Barriers That Prevent Participation in Community Services Among Those With Alzheimer's Disease

2.50
Hdl Handle:
http://hdl.handle.net/10755/161269
Type:
Presentation
Title:
Barriers That Prevent Participation in Community Services Among Those With Alzheimer's Disease
Abstract:
Barriers That Prevent Participation in Community Services Among Those With Alzheimer's Disease
Conference Sponsor:Midwest Nursing Research Society
Conference Year:2003
Author:Ward-Smith, Peggy
Contact Address:SON, 2220 Holmes, Kansas City, MO, 43210, USA
Alzheimer’s Disease (AD) is a chronic, disabling and eventually fatal disease that affects four million adults in the United States. With an ever-increasing number of family members providing care for those with AD, there is growing interest the use of community services. Research results found that among those with mild or moderate AD, community services are utilized 18% of the time. The purpose of this qualitative study was to uncover barriers that prevent family members of those with AD from utilizing community services. Using US Census data, study subjects were classified into urban (8 participants) and rural (8 participants) settings. Eighteen family members of individuals (12 female and 6 male) diagnosed with AD within the previous six months were interviewed. Data was transcribed and analyzed utilizing the software program HyperRESEARCH. Coding of the textual data extracted 310 significant statements. These statements were collapsed into three themes: (1) pivotal events that lead to medical intervention; (2) obtaining the diagnosis, and (3) plans for the future. Results of this study demonstrate that the geographical location has no impact on barriers toward utilizing community services. Family members relied on the opinion of the health care professional caring for their family member, and only when a major pivotal event occurred, did they seek medical intervention. Nurses are in a prime position to assess and recommend AD screening. Earlier diagnosis can enhance the quality of life for those with AD and symptomatic treatment is available through medication. Earlier diagnosis will allow the person with AD to make treatment and end-of-life decisions. Some may find solace in ignorance, but the case for vigilance is getting stronger. AN: MN030090
Repository Posting Date:
26-Oct-2011
Date of Publication:
17-Oct-2011
Sponsors:
Midwest Nursing Research Society

Full metadata record

DC FieldValue Language
dc.typePresentationen_GB
dc.titleBarriers That Prevent Participation in Community Services Among Those With Alzheimer's Diseaseen_GB
dc.identifier.urihttp://hdl.handle.net/10755/161269-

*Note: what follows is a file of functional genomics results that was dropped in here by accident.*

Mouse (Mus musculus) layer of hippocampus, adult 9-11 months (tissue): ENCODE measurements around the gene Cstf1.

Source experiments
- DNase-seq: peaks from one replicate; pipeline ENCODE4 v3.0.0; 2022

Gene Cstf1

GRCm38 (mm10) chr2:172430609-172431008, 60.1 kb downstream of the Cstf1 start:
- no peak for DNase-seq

dc.description.abstract<table><tr><td colspan="2" class="item-title">Barriers That Prevent Participation in Community Services Among Those With Alzheimer's Disease</td></tr><tr class="item-sponsor"><td class="label">Conference Sponsor:</td><td class="value">Midwest Nursing Research Society</td></tr><tr class="item-year"><td class="label">Conference Year:</td><td class="value">2003</td></tr><tr class="item-author"><td class="label">Author:</td><td class="value">Ward-Smith, Peggy</td></tr><tr class="item-address"><td class="label">Contact Address:</td><td class="value">SON, 2220 Holmes, Kansas City, MO, 43210, USA</td></tr><tr><td colspan="2" class="item-abstract">Alzheimer&rsquo;s Disease (AD) is a chronic, disabling and eventually fatal disease that affects four million adults in the United States. With an ever-increasing number of family members providing care for those with AD, there is growing interest the use of community services. Research results found that among those with mild or moderate AD, community services are utilized 18% of the time. The purpose of this qualitative study was to uncover barriers that prevent family members of those with AD from utilizing community services. Using US Census data, study subjects were classified into urban (8 participants) and rural (8 participants) settings. Eighteen family members of individuals (12 female and 6 male) diagnosed with AD within the previous six months were interviewed. Data was transcribed and analyzed utilizing the software program HyperRESEARCH. Coding of the textual data extracted 310 significant statements. These statements were collapsed into three themes: (1) pivotal events that lead to medical intervention; (2) obtaining the diagnosis, and (3) plans for the future. Results of this study demonstrate that the geographical location has no impact on barriers toward utilizing community services. Family members relied on the opinion of the health care professional caring for their family member, and only when a major pivotal event occurred, did they seek medical intervention. Nurses are in a prime position to assess and recommend AD screening. Earlier diagnosis can enhance the quality of life for those with AD and symptomatic treatment is available through medication. Earlier diagnosis will allow the person with AD to make treatment and end-of-life decisions. Some may find solace in ignorance, but the case for vigilance is getting stronger. AN: MN030090 </td></tr></table>en_GB
dc.date.available2011-10-26T23:18:38Z-
dc.date.issued2011-10-17en_GB
dc.date.accessioned2011-10-26T23:18:38Z-
dc.description.sponsorshipMidwest Nursing Research Societyen_GB
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